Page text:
People often use the terms RTL and HDL interchangably.
I see it in a bit of a different way, influenced by Carver & Mead’s book “Introduction to VLSI systems”. It’s more of a design methodology.
For reasons of speed and debugging, it makes sense to split up the data processing into smaller steps and buffer the results in registers (small memories usually made up of a stack of flip-flops). As the data flows between registers, it’s called register transfer level.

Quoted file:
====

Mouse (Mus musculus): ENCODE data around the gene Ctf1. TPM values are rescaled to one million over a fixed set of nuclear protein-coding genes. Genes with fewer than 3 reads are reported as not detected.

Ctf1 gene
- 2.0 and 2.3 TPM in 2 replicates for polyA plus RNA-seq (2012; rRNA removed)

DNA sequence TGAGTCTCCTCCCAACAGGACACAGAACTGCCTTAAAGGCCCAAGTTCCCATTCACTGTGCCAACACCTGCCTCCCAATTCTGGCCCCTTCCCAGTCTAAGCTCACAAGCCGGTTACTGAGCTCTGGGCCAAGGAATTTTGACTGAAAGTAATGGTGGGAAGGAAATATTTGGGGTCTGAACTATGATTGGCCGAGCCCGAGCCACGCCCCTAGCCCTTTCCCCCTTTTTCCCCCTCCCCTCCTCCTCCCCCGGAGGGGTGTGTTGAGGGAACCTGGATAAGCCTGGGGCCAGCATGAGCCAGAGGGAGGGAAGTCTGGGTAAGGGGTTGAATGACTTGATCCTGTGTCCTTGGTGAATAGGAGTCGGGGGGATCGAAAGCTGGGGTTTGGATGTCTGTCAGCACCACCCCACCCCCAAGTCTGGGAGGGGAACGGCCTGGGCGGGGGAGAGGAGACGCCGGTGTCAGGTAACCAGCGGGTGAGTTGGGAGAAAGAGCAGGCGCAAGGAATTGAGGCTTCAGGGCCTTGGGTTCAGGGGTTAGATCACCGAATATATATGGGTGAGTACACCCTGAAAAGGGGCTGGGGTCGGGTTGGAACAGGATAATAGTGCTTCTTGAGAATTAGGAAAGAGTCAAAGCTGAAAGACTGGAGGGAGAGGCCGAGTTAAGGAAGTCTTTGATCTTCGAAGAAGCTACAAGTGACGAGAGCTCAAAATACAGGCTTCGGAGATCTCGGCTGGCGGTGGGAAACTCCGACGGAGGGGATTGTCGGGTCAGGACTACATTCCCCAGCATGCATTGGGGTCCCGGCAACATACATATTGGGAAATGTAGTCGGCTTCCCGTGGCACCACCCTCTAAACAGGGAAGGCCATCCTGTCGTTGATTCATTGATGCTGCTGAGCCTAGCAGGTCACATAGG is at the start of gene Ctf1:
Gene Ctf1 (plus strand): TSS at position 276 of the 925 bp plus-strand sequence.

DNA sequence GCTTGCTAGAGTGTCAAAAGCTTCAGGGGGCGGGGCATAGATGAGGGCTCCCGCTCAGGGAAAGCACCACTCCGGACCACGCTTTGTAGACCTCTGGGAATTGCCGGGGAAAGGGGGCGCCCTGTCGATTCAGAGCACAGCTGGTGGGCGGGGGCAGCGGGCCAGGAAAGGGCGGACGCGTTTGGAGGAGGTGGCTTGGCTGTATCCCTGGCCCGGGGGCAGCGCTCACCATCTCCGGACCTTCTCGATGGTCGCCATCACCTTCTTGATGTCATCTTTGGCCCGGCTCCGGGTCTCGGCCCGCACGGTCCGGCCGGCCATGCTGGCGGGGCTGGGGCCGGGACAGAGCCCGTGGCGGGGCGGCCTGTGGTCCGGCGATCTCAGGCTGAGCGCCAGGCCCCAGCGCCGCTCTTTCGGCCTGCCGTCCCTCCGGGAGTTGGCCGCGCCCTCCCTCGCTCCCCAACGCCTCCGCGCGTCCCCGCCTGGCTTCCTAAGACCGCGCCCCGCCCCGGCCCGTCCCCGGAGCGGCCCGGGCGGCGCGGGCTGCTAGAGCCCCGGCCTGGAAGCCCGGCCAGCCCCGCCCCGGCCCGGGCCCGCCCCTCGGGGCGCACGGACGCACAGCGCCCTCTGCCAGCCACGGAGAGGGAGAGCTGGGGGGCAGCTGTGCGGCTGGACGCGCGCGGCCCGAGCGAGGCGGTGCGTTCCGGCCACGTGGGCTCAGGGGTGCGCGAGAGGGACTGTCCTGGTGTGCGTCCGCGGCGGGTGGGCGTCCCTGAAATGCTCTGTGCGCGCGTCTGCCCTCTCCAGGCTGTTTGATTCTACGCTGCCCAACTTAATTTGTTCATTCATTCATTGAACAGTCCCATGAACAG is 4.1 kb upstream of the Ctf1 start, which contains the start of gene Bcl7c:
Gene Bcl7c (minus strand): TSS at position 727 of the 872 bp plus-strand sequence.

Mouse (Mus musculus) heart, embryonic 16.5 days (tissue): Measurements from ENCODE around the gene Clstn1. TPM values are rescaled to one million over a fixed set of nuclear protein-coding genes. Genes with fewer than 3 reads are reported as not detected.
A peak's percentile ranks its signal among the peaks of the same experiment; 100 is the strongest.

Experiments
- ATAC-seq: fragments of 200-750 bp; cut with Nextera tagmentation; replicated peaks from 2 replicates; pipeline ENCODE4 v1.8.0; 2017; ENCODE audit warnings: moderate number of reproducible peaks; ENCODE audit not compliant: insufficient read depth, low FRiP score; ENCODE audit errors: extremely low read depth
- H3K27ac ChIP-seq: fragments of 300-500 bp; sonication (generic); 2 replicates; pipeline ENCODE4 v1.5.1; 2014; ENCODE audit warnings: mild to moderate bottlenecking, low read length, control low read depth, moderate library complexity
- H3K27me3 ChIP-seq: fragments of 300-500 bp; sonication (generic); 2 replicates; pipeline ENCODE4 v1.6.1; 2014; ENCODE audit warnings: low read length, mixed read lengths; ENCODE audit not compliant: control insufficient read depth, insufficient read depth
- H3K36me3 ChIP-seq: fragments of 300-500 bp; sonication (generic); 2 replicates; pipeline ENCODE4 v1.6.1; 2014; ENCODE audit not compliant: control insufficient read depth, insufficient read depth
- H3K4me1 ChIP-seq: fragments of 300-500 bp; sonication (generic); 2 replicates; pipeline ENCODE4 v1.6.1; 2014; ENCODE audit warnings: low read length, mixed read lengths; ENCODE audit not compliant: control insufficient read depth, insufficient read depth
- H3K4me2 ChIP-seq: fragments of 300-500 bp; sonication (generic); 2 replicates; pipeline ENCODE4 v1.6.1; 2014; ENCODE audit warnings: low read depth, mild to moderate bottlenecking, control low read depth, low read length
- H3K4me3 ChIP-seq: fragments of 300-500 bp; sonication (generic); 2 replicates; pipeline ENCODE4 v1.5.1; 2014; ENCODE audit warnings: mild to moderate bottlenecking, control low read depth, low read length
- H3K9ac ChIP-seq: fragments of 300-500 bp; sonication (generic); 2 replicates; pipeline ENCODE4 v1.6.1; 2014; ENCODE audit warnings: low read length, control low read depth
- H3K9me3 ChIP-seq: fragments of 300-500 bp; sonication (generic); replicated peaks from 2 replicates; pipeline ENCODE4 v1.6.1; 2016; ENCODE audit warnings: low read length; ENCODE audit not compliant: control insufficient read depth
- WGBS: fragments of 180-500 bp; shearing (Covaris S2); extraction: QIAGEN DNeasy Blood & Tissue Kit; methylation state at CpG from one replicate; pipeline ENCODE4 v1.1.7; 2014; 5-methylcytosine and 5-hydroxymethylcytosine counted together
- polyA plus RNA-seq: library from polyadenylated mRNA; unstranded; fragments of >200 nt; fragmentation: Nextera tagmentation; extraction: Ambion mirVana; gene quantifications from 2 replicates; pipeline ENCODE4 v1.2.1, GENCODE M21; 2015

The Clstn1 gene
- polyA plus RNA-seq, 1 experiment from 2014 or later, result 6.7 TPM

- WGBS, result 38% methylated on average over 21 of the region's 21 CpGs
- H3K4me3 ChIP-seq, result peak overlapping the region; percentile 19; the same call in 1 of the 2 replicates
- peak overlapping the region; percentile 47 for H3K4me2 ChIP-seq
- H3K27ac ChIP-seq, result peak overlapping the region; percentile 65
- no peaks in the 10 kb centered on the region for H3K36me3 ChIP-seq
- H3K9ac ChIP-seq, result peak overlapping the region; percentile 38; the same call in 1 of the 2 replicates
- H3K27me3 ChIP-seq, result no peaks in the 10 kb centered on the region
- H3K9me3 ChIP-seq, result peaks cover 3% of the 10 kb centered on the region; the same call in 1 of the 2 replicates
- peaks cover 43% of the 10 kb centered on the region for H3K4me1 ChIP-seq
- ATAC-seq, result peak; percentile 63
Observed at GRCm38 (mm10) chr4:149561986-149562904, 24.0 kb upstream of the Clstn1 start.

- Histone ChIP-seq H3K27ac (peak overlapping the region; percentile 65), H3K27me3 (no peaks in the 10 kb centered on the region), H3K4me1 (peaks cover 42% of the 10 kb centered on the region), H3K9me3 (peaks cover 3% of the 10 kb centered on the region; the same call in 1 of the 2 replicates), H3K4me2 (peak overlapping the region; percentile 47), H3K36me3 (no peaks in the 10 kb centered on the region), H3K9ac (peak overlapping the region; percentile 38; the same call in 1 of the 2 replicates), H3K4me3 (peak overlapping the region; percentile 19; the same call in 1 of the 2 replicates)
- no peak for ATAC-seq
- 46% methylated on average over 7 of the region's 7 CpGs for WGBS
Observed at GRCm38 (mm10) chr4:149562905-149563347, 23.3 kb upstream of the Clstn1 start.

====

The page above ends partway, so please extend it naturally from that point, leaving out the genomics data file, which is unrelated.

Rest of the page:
Here’s a quote from page 105 of the pdf of the book:
For a different viewpoint, this thread in stackexchange tries to answer the question - what is the difference between RTL and HDL.
I made a video about how flip-flops work, and cover a bit about the difference between combinatorial and sequential logic at the beginning.
Having the formal verification part additionally felt nice, that I could have something that I know is going to be functional instead of just guessing for a long time and then looking at waveforms and then not knowing what hell I'm doing!